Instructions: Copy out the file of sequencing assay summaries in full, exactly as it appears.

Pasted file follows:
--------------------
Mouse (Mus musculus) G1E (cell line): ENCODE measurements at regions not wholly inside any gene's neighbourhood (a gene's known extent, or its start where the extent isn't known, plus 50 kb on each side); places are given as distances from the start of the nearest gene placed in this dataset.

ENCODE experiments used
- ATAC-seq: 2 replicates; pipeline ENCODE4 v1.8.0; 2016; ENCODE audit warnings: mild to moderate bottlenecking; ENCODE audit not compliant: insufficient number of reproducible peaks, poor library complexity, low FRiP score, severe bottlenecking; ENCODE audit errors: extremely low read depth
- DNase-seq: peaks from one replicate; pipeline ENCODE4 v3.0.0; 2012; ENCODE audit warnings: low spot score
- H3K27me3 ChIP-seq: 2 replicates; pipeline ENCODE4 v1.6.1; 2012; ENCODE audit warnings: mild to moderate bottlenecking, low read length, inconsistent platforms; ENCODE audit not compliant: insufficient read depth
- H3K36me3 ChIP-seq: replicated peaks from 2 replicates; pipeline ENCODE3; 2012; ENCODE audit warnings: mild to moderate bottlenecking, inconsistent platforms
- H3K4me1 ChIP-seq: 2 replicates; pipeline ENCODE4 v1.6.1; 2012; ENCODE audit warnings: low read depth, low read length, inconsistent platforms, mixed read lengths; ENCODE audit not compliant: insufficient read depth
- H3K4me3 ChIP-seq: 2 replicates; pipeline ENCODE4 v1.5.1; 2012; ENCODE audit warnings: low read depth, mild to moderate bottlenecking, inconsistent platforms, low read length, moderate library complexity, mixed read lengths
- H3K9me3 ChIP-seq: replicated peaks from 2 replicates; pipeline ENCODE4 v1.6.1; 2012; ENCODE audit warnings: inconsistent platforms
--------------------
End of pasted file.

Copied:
Mouse (Mus musculus) G1E (cell line): ENCODE measurements at regions not wholly inside any gene's neighbourhood (a gene's known extent, or its start where the extent isn't known, plus 50 kb on each side); places are given as distances from the start of the nearest gene placed in this dataset.

ENCODE experiments used
- ATAC-seq: 2 replicates; pipeline ENCODE4 v1.8.0; 2016; ENCODE audit warnings: mild to moderate bottlenecking; ENCODE audit not compliant: insufficient number of reproducible peaks, poor library complexity, low FRiP score, severe bottlenecking; ENCODE audit errors: extremely low read depth
- DNase-seq: peaks from one replicate; pipeline ENCODE4 v3.0.0; 2012; ENCODE audit warnings: low spot score
- H3K27me3 ChIP-seq: 2 replicates; pipeline ENCODE4 v1.6.1; 2012; ENCODE audit warnings: mild to moderate bottlenecking, low read length, inconsistent platforms; ENCODE audit not compliant: insufficient read depth
- H3K36me3 ChIP-seq: replicated peaks from 2 replicates; pipeline ENCODE3; 2012; ENCODE audit warnings: mild to moderate bottlenecking, inconsistent platforms
- H3K4me1 ChIP-seq: 2 replicates; pipeline ENCODE4 v1.6.1; 2012; ENCODE audit warnings: low read depth, low read length, inconsistent platforms, mixed read lengths; ENCODE audit not compliant: insufficient read depth
- H3K4me3 ChIP-seq: 2 replicates; pipeline ENCODE4 v1.5.1; 2012; ENCODE audit warnings: low read depth, mild to moderate bottlenecking, inconsistent platforms, low read length, moderate library complexity, mixed read lengths
- H3K9me3 ChIP-seq: replicated peaks from 2 replicates; pipeline ENCODE4 v1.6.1; 2012; ENCODE audit warnings: inconsistent platforms